Activity: Some holiday celebrations include activities which might be out of your typical routine: skiing, going from house-to-house visiting relatives, power-shopping with your mom on Black Friday. These activities can cause your disease to flare-up in undesirable ways, zapping your energy and bringing down your mood. [1]

For the caregiver who is constantly on call, the holidays just might seem like too much. If you know a caregiver the best thing to do this time of year is help. Perhaps offer to cook, shop, or just spend time with them. Many caregivers get burned out and need a break. Some suggestions for caregivers on how to avoid burnout this time of year are found in a great article by Empowher.com called “3 Steps to Avoiding Caregiver Burnout during the Holidays.”[2] The three biggest things to remember is know the signs of when you need a break, take care of yourself, and remember to ask for help. This is often easier said than done for many caregivers. Resources for help can be found at “The National Family Caregiver Association offers many tips and guides on how to take charge and effectively communicate with caregivers.  Log on to www.thefamilycaregiver.org or call them at 800-896-3650.”[3] The following great tips were found on Everydayhealth.com[4]:

*Eat healthy and try to exercise every day.

*Indulge in an enjoyable activity as often as you can – read a book, work on a hobby, or watch a movie.

*Pamper yourself with a massage or manicure.

*Keep a journal to record your thoughts and feelings.  This can be a good outlet for
frustrations.

* Be in touch with your own body and know when you are becoming ill or run down;
seek medical advice in a timely manner.

*If applicable seek support from your church or synagogue. Besides spiritual support, they often have programs to help caregivers.

*Remember that “laughter is the best medicine.”  Try to find some humor in daily situations.

*Join a support group.  If you can’t leave the house explore Internet options.

If you know a caregiver or chronically ill person, please remember that one of the best things you can offer this holiday season is love, support, time and help.

 

[1] http://www.huffingtonpost.com/rachel-garlinghouse/5-ways-the-holidays-are-hard-on-those-with-a-chronic-disease-and-10-ways-to-cope_b_8435494.html

[2] http://www.empowher.com/caregiving/content/3-steps-avoiding-caregiver-burnout-during-holidays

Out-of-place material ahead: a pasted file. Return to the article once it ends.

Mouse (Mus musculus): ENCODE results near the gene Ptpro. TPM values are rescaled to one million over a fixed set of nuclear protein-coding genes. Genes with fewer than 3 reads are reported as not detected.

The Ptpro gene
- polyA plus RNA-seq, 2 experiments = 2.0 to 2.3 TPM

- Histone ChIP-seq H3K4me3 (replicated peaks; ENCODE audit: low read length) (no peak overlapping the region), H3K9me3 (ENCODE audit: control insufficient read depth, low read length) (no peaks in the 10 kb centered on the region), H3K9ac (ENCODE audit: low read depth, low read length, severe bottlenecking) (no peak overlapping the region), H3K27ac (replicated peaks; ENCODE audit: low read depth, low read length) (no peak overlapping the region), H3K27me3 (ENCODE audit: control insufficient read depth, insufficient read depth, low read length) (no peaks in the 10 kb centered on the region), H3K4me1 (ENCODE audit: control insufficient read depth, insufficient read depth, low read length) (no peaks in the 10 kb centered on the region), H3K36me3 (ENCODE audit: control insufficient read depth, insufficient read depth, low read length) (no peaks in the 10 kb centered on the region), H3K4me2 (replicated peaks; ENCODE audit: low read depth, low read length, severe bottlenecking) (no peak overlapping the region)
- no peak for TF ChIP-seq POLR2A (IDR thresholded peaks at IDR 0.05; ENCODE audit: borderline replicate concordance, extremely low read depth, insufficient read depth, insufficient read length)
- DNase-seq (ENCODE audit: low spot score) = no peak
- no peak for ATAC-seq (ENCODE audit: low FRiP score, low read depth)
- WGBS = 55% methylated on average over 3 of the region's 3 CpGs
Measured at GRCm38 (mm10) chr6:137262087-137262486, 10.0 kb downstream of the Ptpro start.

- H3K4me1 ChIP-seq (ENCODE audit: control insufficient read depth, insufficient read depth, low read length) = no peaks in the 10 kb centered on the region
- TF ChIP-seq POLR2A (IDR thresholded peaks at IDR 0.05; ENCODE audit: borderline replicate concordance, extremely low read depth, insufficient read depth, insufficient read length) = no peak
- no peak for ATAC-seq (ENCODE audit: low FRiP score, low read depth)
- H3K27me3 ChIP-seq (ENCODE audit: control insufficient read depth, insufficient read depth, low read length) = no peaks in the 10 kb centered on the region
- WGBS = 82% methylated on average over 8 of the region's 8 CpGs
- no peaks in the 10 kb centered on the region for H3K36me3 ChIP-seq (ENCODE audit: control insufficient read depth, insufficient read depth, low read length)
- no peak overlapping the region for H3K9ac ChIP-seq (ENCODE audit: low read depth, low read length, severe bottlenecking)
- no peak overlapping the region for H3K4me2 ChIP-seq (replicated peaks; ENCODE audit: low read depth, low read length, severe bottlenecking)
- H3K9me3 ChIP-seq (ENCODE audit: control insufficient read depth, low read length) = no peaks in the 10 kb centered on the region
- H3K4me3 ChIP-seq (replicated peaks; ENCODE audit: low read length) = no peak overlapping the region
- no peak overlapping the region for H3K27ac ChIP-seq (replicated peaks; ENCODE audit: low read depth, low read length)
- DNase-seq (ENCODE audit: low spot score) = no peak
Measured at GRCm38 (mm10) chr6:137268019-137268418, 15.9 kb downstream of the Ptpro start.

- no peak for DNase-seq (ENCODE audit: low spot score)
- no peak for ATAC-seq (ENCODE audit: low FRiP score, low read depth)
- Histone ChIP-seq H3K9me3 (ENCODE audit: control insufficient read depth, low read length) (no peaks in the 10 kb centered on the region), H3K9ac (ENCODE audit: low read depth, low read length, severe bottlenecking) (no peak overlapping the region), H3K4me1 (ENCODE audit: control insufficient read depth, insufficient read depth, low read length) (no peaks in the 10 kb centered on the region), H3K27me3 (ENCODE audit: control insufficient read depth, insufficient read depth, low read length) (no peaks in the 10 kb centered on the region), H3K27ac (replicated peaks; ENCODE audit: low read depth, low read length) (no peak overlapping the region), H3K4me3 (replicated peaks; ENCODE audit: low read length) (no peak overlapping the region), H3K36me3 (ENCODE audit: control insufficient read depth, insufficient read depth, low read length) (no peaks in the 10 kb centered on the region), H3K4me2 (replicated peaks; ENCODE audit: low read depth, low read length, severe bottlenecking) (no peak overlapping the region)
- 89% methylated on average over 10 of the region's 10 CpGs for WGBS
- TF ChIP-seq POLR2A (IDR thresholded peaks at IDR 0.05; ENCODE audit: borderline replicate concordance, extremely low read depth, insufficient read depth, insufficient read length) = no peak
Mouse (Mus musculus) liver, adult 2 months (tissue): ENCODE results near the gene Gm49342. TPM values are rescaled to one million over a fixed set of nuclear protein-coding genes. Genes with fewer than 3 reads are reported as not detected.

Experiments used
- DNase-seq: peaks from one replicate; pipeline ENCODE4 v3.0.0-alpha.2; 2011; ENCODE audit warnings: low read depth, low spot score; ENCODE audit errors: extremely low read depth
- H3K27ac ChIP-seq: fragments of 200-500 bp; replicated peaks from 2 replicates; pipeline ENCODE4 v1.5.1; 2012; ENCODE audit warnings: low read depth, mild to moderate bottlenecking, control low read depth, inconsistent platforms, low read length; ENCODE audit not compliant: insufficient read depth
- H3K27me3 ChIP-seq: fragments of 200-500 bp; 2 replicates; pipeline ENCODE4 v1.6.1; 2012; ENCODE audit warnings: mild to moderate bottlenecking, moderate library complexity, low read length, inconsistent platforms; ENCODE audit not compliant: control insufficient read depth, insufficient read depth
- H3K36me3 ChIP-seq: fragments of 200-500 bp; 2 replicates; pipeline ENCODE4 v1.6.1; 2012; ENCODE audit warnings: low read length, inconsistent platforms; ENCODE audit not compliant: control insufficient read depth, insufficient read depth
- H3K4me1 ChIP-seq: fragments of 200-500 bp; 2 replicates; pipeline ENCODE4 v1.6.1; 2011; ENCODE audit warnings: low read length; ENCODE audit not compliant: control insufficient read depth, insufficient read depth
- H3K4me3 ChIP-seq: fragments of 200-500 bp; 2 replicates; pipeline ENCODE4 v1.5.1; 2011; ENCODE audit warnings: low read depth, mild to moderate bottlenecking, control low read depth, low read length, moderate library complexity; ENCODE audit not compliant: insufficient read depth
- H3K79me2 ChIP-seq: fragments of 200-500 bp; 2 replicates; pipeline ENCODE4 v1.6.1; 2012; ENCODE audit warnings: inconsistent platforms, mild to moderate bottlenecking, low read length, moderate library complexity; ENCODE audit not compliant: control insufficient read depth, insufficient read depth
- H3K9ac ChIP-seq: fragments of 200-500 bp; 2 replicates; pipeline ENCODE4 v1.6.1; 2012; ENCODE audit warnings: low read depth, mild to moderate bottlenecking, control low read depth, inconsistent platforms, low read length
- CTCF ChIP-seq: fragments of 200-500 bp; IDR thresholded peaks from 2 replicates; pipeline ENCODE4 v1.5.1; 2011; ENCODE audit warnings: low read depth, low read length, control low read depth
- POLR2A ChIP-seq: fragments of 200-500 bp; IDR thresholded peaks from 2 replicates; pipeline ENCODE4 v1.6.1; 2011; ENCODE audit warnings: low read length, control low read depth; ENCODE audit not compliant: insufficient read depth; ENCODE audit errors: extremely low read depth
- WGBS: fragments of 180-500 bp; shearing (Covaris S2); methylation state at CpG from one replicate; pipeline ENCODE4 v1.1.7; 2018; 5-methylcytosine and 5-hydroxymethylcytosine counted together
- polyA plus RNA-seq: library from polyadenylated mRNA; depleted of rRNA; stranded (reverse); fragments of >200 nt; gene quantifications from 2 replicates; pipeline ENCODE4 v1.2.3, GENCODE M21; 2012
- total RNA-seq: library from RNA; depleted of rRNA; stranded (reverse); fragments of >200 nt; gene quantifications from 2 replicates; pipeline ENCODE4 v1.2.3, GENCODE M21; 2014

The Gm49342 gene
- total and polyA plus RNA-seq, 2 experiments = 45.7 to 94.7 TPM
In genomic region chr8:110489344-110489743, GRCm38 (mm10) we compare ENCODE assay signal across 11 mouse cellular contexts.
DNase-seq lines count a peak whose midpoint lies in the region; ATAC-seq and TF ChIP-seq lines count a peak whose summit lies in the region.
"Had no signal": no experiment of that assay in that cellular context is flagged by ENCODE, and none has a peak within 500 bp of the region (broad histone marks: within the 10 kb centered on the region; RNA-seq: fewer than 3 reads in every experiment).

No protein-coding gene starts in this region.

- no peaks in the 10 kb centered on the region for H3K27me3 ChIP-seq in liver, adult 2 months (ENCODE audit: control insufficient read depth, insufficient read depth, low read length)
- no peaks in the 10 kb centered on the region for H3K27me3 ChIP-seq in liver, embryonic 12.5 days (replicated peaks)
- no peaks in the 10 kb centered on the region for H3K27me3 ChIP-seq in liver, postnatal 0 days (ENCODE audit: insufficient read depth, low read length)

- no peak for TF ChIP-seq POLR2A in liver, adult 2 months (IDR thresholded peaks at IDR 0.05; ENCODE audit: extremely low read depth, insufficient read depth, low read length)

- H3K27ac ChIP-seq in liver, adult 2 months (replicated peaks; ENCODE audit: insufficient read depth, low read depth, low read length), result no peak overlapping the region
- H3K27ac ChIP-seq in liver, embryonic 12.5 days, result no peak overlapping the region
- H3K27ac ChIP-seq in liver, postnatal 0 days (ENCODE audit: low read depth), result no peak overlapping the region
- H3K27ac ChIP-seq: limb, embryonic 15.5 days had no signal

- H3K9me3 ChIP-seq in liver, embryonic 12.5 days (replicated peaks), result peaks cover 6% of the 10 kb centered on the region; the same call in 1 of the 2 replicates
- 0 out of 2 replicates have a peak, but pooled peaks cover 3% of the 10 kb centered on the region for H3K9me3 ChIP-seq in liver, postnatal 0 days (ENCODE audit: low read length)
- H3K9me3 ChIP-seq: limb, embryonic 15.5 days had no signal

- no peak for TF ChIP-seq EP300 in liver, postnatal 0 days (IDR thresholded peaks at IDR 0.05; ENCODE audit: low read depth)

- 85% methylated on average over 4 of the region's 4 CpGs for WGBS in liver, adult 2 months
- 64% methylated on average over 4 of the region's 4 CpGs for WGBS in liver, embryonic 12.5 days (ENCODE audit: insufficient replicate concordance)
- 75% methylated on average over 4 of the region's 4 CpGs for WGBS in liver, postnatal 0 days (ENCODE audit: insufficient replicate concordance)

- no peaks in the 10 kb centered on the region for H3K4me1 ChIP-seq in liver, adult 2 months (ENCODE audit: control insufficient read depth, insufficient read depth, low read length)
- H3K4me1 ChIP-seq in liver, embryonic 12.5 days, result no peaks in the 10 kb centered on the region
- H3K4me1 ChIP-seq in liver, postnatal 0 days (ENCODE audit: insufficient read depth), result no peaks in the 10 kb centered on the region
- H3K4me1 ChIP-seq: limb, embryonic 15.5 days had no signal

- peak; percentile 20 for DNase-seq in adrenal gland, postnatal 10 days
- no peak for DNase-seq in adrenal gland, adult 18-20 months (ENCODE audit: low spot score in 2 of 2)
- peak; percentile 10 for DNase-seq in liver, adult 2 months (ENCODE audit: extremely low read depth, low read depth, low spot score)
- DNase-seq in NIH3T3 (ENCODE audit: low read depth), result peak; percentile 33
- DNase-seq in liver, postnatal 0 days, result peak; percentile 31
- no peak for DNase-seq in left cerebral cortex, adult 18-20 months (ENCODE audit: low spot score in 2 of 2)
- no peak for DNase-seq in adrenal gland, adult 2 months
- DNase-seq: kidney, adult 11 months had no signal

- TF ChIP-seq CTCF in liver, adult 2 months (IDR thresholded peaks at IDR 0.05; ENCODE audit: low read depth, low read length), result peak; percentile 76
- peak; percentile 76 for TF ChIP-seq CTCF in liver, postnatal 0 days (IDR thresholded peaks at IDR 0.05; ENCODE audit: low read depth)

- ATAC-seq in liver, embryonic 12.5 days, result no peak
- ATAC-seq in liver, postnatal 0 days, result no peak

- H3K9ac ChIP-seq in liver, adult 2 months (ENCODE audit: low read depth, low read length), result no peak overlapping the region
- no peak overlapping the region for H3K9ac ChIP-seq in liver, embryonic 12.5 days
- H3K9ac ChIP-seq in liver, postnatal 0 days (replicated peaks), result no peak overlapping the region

[3] http://www.everydayhealth.com/columns/lynda-shrager-the-organized-caregiver/how-to-avoid-caregiver-burnout-this-holiday-season/

[4] http://www.everydayhealth.com/columns/lynda-shrager-the-organized-caregiver/how-to-avoid-caregiver-burnout-this-holiday-season/

Finding Financial Assistance for ALS Patients

A diagnosis of ALS is devastating news for patients and their family. Dealing with the extensive costs associated with any chronic illness only adds additional burden and stress. Some care is covered by a patient’s health insurance but some costs are not considered customary or reasonable, or not approved by some carriers. In a recent study called the economic impact of amyotrophic lateral sclerosis: a systematic review by Matthew Gladman, and Lorne Zinman found that “costs associated with ALS were greater than other neurological diseases.”[1] Another abstract indicated that there are few published reports on the cost of ALS care in the United States, but wanted to so examine those costs and identified strategies to assist patients with these expenses. The study: Financial cost of amyotrophic lateral sclerosis: A case study March 2015 concluded that: Continue reading Finding Financial Assistance for ALS Patients

Preparing for Emergencies When You Have ALS

Emergencies can be frightening and dangerous for anyone. When you have a chronic illness like ALS, natural disasters pose additional risks for those who have limited mobility or are homebound.

Recently, the ALS Association posted a wonderful Emergency Preparedness Checklist for People with ALS. One of the most important things to do is to be proactive in case of emergency. The ALS breaks it down for you suggesting to take the time and work to prepare as you will then feel less vulnerable if and when an emergency arises. These disasters could include natural disasters, home fires, acts of terrorism, or accidental occurrences.
Continue reading Preparing for Emergencies When You Have ALS